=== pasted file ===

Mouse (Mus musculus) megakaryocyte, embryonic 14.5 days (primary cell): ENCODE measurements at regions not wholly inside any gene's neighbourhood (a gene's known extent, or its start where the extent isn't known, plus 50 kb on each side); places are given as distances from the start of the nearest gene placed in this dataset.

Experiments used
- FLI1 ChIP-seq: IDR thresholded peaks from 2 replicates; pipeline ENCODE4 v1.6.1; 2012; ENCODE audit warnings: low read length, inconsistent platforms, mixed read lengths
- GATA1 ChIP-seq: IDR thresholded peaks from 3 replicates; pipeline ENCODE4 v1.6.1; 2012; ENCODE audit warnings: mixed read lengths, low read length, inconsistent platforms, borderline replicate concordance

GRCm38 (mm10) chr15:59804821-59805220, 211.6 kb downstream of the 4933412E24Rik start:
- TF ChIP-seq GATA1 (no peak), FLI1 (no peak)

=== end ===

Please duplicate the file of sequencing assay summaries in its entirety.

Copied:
Mouse (Mus musculus) megakaryocyte, embryonic 14.5 days (primary cell): ENCODE measurements at regions not wholly inside any gene's neighbourhood (a gene's known extent, or its start where the extent isn't known, plus 50 kb on each side); places are given as distances from the start of the nearest gene placed in this dataset.

Experiments used
- FLI1 ChIP-seq: IDR thresholded peaks from 2 replicates; pipeline ENCODE4 v1.6.1; 2012; ENCODE audit warnings: low read length, inconsistent platforms, mixed read lengths
- GATA1 ChIP-seq: IDR thresholded peaks from 3 replicates; pipeline ENCODE4 v1.6.1; 2012; ENCODE audit warnings: mixed read lengths, low read length, inconsistent platforms, borderline replicate concordance

GRCm38 (mm10) chr15:59804821-59805220, 211.6 kb downstream of the 4933412E24Rik start:
- TF ChIP-seq GATA1 (no peak), FLI1 (no peak)